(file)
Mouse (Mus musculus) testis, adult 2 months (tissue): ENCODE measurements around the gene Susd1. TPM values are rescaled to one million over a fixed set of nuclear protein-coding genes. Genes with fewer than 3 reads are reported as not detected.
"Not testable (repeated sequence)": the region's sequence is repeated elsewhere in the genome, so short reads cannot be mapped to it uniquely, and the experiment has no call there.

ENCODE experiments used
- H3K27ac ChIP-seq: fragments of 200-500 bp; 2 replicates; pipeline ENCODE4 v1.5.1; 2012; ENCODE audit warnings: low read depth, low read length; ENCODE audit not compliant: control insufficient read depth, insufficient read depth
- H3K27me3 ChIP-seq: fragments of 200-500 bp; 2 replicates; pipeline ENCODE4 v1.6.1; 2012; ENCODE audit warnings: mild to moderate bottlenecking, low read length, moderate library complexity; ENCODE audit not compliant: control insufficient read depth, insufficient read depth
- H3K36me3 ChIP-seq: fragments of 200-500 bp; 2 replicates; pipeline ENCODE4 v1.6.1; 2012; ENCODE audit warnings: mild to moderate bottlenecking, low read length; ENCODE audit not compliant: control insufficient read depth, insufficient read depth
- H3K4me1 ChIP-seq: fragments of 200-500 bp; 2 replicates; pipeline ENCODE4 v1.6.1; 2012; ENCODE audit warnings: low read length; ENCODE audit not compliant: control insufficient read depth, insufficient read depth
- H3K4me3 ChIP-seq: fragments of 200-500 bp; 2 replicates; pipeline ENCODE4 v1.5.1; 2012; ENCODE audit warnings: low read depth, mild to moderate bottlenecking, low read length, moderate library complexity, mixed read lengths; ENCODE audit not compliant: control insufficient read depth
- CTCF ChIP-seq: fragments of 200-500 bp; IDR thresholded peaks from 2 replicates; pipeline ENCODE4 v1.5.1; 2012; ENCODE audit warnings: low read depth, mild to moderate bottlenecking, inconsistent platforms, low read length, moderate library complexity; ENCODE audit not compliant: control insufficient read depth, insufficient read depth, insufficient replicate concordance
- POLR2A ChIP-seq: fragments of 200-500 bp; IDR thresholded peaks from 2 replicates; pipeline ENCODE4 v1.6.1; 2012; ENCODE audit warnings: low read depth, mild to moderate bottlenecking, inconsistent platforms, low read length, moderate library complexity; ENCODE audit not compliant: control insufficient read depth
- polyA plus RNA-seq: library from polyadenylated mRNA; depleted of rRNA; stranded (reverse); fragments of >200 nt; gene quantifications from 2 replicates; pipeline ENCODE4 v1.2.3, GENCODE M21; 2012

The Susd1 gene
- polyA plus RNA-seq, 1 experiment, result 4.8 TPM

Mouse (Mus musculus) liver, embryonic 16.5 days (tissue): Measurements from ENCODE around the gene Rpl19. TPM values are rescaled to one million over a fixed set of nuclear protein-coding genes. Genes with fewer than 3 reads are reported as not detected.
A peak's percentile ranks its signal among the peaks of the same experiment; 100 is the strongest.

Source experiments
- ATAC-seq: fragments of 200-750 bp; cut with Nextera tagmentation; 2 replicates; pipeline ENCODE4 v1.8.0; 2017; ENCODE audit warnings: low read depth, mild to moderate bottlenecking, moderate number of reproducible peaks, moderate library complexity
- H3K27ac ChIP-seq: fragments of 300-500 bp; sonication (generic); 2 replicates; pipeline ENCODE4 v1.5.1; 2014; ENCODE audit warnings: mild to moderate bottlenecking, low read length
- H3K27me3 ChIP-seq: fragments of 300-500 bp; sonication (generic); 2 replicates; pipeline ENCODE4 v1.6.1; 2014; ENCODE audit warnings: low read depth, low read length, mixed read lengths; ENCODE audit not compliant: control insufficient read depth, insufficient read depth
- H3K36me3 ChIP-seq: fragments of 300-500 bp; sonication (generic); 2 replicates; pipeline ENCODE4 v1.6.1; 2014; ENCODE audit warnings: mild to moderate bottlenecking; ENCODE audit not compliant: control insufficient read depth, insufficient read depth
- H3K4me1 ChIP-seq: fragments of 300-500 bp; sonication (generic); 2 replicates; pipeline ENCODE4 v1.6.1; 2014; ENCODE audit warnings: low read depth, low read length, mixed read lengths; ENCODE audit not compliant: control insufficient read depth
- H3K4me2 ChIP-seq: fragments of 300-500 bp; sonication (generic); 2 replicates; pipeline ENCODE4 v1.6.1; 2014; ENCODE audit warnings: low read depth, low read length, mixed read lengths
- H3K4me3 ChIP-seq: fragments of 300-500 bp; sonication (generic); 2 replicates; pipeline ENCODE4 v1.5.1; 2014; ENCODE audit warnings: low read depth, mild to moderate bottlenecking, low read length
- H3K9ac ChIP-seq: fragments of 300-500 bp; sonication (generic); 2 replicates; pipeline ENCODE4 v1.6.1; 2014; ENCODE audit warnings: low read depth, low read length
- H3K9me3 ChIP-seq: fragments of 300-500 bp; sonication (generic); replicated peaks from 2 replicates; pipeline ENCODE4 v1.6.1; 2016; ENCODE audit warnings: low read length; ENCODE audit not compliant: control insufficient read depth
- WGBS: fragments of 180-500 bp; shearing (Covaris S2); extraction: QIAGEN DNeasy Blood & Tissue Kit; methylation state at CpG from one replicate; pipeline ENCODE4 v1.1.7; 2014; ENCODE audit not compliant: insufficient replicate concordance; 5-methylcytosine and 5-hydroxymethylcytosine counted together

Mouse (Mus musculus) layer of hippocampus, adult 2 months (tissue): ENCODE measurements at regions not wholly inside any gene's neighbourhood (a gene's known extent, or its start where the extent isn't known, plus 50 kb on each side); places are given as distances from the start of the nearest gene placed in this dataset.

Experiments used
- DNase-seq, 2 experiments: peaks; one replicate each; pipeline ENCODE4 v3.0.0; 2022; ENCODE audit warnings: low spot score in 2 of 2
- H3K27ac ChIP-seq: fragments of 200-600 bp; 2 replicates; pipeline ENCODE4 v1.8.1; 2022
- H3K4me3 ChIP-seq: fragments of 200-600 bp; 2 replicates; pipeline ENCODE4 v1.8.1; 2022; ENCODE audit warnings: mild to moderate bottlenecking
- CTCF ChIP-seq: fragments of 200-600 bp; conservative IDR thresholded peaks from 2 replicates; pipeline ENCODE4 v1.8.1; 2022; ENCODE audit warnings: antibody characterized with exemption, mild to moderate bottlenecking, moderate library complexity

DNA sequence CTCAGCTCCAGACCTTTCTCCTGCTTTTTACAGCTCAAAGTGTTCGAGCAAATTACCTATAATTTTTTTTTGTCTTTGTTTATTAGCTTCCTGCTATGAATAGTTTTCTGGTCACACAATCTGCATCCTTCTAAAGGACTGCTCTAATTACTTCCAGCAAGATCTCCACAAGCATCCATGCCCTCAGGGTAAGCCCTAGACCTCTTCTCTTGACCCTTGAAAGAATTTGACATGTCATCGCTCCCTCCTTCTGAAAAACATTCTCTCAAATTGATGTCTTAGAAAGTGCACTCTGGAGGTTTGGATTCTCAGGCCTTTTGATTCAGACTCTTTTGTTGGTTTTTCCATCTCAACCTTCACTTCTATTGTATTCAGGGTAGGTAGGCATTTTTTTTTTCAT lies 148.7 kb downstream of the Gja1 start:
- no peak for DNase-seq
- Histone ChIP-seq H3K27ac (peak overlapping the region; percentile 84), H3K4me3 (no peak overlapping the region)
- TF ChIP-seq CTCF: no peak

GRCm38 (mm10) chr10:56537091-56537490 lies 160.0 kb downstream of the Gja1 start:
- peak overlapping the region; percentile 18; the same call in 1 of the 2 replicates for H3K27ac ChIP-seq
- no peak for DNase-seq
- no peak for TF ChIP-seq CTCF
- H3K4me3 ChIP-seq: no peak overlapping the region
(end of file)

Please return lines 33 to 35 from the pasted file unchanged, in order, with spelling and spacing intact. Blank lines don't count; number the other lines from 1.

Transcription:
DNA sequence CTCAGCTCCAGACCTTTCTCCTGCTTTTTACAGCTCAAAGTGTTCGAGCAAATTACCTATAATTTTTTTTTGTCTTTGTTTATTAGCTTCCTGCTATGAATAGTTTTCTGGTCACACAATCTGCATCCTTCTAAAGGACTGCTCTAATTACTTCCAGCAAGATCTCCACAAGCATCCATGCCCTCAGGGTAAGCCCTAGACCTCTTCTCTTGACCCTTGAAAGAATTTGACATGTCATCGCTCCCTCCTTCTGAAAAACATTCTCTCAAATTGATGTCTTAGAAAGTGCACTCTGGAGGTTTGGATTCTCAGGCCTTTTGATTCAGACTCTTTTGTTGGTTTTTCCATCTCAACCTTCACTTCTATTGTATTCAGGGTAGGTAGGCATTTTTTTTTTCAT lies 148.7 kb downstream of the Gja1 start:
- no peak for DNase-seq
- Histone ChIP-seq H3K27ac (peak overlapping the region; percentile 84), H3K4me3 (no peak overlapping the region)